Within hours of the show ending, Arquette's good intentions were ripped apart by critics who claimed she was merely speaking on behalf of white women. These critics made bold remarks that she prioritized the struggle of white women over the LGBTQ community and people of color. They incorrectly called her "tone-deaf" for asserting that LGBTQs and people of color have achieved equal rights.

READ MORE: Golden Globes 2015: An Open Letter To Patricia Arquette

While she did word her message in a slightly odd way, Arquette's idea still stands. Are women not still making less money than their male coworkers? Was the Constitution not written with the men in mind and not their wives and daughters? Are there not "huge issues at play" like Arquette stated? Yes, American women have rights, but are they not as equal as American men's? Of course the answer is yes.

Her point still holds true - women need to be more involved in their movement, just as the LGBTQ community and people of color increased awareness on their own respective movements over the years. 

Feminism is not a movement solely for white women's rights, as some critics have claimed. Queer women and women of color are part of the feminist movement by definition. When Arquette said, "We have fought for everybody else's equal rights," Jennifer Lopez cheered. She did not frown on-camera because Arquette was speaking solely to "white women" and not all women. To say Arquette is wrong because she did not explicitly announce, "And, yes, I mean LGBTQ people and people of color can be women, too," is disgraceful. Clearly, she meant to imply it. Women do not need an articulated invitation to join their own movement. Striving to demonize her purpose in its entirety over the last bit of wording is shameful, especially if it's done by a fellow feminist.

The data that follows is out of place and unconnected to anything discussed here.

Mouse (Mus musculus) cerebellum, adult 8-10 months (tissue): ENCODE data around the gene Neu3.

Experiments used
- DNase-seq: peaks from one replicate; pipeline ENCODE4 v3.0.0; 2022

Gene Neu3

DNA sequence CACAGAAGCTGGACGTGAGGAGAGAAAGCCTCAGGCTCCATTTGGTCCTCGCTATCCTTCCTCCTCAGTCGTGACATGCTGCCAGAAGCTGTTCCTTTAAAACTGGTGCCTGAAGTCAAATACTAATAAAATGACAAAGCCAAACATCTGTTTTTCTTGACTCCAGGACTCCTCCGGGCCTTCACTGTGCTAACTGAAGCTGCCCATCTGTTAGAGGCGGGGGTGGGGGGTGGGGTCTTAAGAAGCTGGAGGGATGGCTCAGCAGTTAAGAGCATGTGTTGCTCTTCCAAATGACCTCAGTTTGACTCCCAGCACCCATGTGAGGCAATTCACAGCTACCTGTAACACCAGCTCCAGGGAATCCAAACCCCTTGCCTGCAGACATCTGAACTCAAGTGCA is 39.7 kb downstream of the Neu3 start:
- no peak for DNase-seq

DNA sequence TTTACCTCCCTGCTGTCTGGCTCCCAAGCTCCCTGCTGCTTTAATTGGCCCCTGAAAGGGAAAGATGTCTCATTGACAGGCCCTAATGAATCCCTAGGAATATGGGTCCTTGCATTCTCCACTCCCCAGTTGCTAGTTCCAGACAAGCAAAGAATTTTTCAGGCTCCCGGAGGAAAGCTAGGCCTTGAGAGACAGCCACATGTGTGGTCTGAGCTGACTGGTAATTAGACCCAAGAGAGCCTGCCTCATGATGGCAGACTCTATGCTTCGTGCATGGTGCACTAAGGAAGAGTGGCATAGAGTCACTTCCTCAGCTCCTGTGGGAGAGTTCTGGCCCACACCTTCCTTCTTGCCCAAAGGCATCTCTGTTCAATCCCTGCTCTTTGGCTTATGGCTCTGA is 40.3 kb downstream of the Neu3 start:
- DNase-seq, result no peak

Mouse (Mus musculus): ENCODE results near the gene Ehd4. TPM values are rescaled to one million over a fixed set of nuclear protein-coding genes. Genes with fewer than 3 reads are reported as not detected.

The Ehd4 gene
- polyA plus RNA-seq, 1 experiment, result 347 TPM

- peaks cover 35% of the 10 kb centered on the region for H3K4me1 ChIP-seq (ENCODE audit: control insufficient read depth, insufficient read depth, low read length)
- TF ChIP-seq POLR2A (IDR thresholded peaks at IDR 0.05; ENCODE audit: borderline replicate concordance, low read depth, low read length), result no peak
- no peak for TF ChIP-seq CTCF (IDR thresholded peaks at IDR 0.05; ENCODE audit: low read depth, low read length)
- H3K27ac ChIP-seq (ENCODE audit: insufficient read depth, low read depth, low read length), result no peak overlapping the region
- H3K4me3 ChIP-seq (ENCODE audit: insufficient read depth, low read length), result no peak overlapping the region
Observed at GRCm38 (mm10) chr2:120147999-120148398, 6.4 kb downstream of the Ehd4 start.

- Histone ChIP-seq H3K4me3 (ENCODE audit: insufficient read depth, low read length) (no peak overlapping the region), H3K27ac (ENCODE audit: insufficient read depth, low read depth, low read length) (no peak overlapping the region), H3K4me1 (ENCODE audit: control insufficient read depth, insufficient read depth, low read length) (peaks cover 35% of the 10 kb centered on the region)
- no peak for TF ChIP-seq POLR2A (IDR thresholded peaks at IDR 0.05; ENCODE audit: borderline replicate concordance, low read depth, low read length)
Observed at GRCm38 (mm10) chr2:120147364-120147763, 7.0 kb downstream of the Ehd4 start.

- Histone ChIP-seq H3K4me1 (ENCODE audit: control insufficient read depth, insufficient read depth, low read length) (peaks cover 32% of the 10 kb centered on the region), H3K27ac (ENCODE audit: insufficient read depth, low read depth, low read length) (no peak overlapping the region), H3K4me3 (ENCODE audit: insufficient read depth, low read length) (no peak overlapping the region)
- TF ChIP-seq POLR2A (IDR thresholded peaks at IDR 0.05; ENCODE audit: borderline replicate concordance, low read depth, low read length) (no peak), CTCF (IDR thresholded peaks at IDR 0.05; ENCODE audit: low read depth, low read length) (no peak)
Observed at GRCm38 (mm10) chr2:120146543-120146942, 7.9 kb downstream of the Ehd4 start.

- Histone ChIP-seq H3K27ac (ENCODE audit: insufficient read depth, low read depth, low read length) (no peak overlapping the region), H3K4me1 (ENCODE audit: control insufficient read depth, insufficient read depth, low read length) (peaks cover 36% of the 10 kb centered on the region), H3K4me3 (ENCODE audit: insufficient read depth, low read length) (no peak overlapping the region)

Though Arquette's language made it seem as if these were three separate groups, she means other minorities - as well as the men who were birthed by women - must come together to support and realize the importance of this cause, the women's cause, in order to solidify this movement. Only then, Arquette argues, can change happen and women's rights be achieved, once and for all.

Reform certainly cannot happen if the women's group is divided in this way and individuals within feel the need to exclude themselves from the list of participants. Every woman should be advocating for the women's rights movement, because every woman - regardless of sexual orientation or color - is affected by gender and wage inequality. Whether an actress made the proper disclaimer in an acceptance speech or not, the issue remains present.

READ MORE: Oscars 2015: Complete List Of Winners

For using her time onstage to get political, Arquette should be applauded. Her win is an achievement and so is her inspiring message. Don't let the last sentence poison the entire decent speech. 

We feel your #YesAllWomen moment, Patricia Arquette. Congratulations on winning Best Supporting Actress.

Reach Senior Entertainment Editor Kathy Zerbib here. Follow her on Twitter here.